Process

Better Software Magazine Articles

Tinkerable Software

In what ways should software be like a house? In a recent issue of STQE magazine, Technical Editor Brian Marick’s musings about the concept of “tinkerable software” generated some interesting discussion about the very nature of software design. This week’s column runs a portion of that piece so that our Sticky-minded readers can sink their thoughts into the concept.

Brian Marick's picture Brian Marick
Introducing Test-First Development

Testers are often frustrated to receive a product for testing that is riddled with bugs. They want to know why some of the bugs couldn't have been caught during development. If only some tests could be run before the code was handed off! Jason Bedunah learned the benefits of test-first development first hand. Here, he introduces a framework for testing and coding that he found to be very helpful, and he gives some pointers on getting developers on board with test-first development.

Jason L. Bedunah's picture Jason L. Bedunah
Faults of Omission

Brian Marick is obsessed with faults of omission in software code, and he thinks you should be too. In this Bug Report, Marick describes coding omissions, design omissions, and requirements omissions, and offers some ways to prevent (or at least test) them.

Brian Marick's picture Brian Marick
A Look at Cost Xpert

John Magill found Marotz's Cost Xpert 2.0 to meet his requirements, offer some important relevant program factors, and permit him to change or adjust the factors to establish an estimating window or boundaries, all at a competitive price.

John Magill's picture John Magill
A Look at e-Test Suite 301 by RSW

RSW Software’s e-Test Suite contains four main components. The reusable scripts recorded with RSW e-Tester (the functional testing tool) feed RSW e-Load (the performance and stress-testing tool). For reporting and analysis purposes, results gathered during performance testing feed to RSW e-Reporter. The final tool, RSW e-Monitor, is responsible for monitoring the status of Websites by sending periodic page requests and validating them against previously recorded results.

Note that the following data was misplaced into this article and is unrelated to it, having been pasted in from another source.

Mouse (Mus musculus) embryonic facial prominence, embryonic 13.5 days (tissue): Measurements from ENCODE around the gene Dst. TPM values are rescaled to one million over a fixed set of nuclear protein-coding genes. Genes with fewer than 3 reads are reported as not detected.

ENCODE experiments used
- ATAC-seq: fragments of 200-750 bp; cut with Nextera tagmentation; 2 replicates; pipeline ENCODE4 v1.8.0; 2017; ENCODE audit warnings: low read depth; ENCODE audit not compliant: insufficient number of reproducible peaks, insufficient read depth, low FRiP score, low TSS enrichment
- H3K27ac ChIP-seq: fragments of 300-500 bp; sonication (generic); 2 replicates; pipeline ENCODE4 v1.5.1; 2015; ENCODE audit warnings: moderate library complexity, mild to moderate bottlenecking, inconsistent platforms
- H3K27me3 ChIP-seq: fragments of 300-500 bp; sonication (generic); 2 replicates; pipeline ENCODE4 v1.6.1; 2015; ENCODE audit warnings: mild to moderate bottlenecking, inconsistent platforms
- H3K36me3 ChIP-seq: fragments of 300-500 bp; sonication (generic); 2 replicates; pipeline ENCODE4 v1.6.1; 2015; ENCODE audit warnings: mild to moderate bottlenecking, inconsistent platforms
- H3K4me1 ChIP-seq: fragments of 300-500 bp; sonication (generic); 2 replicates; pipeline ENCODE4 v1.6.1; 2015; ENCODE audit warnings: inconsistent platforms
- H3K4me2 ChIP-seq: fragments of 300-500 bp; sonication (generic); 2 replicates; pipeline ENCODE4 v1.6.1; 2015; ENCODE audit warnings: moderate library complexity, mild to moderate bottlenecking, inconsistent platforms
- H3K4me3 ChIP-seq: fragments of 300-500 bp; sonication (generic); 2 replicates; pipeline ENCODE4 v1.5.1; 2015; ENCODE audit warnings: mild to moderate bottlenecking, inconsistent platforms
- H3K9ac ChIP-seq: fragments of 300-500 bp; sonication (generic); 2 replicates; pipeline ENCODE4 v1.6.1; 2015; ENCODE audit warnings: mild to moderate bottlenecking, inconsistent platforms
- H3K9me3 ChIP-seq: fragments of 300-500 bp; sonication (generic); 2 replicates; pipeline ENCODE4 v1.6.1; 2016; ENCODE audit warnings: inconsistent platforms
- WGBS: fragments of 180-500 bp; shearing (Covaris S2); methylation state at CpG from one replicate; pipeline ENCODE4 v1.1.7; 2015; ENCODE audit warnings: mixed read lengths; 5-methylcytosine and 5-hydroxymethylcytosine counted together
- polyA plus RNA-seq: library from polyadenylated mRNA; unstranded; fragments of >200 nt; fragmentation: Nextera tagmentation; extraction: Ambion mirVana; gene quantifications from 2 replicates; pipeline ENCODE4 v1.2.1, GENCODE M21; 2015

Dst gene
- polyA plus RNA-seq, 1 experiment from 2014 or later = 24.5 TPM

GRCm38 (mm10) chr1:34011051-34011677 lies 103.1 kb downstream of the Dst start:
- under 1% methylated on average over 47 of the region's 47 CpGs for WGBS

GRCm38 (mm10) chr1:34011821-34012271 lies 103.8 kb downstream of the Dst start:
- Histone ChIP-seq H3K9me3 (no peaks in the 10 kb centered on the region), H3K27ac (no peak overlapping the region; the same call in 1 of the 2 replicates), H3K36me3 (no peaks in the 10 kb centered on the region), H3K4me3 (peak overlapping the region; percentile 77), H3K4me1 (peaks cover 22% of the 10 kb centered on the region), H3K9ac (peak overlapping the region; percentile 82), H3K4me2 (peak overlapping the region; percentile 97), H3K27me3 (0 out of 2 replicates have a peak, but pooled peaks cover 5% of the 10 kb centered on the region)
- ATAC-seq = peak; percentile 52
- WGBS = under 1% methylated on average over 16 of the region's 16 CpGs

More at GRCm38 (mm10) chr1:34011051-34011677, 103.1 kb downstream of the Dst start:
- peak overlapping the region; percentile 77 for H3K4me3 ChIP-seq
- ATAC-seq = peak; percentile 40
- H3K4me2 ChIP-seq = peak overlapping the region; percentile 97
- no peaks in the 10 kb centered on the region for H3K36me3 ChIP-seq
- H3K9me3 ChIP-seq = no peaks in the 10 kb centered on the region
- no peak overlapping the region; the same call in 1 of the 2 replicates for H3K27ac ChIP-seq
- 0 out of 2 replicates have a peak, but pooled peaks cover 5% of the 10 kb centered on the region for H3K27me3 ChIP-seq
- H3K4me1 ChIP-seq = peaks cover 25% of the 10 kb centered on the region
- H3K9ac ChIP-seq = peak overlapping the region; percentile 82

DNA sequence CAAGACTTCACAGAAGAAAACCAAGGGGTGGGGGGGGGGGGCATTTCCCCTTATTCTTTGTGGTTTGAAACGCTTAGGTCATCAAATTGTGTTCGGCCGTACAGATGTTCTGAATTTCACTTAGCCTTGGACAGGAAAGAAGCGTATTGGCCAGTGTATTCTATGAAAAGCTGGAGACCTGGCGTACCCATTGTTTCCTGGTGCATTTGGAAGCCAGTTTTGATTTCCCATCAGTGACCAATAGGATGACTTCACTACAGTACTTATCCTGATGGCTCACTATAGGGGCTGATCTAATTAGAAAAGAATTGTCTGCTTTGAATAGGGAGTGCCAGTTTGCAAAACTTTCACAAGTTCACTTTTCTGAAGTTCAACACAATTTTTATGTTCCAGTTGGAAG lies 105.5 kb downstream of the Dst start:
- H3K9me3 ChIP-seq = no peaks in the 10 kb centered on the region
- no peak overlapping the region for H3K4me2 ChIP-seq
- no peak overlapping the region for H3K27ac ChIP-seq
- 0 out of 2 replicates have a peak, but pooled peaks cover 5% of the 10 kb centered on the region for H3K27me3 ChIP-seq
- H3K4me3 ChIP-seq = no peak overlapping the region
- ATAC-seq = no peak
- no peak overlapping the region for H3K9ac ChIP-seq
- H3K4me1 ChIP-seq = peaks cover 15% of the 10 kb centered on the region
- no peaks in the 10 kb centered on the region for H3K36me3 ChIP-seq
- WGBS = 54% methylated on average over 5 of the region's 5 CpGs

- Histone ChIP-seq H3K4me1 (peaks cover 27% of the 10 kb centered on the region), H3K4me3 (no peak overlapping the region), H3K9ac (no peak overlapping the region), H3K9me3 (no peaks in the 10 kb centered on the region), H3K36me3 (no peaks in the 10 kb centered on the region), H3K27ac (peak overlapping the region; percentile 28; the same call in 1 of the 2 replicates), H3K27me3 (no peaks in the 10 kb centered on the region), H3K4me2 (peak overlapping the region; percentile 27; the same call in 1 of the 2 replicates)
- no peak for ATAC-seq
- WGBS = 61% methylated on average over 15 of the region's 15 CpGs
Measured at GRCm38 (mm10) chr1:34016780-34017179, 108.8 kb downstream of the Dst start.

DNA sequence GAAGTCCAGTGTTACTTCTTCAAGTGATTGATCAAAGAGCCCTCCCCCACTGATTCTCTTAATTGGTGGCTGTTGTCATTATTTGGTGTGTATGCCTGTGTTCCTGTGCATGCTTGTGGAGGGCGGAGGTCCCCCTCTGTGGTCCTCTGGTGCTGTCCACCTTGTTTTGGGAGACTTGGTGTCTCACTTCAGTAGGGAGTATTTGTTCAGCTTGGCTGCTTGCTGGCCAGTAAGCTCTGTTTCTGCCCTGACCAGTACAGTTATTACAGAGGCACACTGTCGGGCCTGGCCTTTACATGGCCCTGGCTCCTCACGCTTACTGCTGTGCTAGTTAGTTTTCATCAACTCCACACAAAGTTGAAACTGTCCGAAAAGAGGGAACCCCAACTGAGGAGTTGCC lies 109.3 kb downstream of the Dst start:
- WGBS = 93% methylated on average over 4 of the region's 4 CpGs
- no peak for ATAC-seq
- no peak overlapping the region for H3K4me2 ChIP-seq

Christopher Nolan's picture Christopher Nolan
My Summer as a Hacker

Pete TerMaat shares some valuable lessons learned from a summer with "hacking legend" Richard Stallman. He learned that attitude, passion for one's work, was most important. Reviews, coding standards, porting guidelines, bug hunting advice, and other measures can fall flat without a passion for clean code, for "getting things right."

Pete TerMaat's picture Pete TerMaat
A Study in Failures

Examples of mistakes, manifestations, and problems help us understand all parts of the software. Brian Marick suggests Web resources that examine software failures.

Brian Marick's picture Brian Marick
Learning to Love Unit Testing

Unit testing can become a developer's best friend. Find out how and why from two programmers who now rely on this practice to improve development.

Andy Hunt's picture Andy Hunt Dave Thomas
The Two Bugs

Brian Marick applies the philosophical concept of "ready-to-hand" to software programming and describes two bugs that illustrate problems caused by mismatched reuse of ideas.

Brian Marick's picture Brian Marick
Book Review: Adaptive Software Development

Johanna Rothman recommends the book Adaptive Software Development by James Highsmith. She says, "Highsmith shows the reader how to recognize when development practices need to change and how to acquire the skills to adapt. For a fresh approach to software development, be sure to check it out."

Johanna Rothman's picture Johanna Rothman

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